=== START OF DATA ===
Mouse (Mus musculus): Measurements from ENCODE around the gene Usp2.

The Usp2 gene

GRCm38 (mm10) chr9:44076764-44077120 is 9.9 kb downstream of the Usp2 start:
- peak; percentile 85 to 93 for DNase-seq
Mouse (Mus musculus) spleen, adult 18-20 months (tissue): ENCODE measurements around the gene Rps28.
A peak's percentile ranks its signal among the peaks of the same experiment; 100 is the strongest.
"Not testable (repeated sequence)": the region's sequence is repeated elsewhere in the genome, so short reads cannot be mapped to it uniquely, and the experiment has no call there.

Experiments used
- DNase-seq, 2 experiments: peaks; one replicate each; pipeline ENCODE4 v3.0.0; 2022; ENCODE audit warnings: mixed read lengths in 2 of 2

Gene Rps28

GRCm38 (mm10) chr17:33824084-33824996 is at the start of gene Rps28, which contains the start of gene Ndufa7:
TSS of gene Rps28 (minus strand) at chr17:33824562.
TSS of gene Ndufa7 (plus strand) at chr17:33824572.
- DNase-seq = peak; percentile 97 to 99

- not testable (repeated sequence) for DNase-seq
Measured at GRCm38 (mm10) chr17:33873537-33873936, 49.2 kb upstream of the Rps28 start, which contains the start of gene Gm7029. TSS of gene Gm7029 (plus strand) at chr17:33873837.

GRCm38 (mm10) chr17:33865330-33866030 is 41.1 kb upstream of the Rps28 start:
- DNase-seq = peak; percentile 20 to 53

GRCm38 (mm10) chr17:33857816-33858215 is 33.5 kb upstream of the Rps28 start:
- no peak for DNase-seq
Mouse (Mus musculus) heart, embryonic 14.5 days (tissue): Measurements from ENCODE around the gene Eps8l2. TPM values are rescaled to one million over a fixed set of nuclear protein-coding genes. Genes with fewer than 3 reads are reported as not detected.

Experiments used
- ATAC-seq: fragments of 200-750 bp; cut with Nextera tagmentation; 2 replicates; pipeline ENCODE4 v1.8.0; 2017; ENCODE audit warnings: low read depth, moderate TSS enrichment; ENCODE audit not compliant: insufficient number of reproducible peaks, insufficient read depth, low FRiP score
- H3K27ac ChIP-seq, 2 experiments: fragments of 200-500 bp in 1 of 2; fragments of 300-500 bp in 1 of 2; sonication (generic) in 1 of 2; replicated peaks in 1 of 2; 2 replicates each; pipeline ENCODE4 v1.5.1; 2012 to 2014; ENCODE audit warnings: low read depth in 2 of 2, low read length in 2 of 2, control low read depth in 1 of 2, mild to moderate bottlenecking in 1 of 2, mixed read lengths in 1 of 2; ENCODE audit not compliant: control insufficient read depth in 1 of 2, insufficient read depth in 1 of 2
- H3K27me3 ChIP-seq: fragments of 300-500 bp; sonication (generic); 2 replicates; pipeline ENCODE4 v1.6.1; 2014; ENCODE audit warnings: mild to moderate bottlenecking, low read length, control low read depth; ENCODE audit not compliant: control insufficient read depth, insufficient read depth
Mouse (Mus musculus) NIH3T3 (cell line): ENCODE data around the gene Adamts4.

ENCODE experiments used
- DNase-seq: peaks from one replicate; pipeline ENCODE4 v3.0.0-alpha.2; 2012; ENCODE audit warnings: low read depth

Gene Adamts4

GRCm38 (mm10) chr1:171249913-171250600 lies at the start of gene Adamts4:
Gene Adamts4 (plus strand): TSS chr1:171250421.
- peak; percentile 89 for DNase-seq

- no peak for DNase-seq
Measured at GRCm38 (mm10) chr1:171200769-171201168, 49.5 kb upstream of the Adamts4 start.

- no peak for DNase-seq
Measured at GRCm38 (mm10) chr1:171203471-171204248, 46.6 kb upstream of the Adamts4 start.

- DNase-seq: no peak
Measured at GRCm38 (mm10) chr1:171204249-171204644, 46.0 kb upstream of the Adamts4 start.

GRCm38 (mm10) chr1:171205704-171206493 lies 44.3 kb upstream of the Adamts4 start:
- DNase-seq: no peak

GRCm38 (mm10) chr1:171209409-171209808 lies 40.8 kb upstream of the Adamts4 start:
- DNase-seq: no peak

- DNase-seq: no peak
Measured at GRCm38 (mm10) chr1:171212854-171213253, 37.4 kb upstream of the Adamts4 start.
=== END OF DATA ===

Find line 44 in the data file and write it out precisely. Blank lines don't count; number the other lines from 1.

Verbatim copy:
Measured at GRCm38 (mm10) chr1:171212854-171213253, 37.4 kb upstream of the Adamts4 start.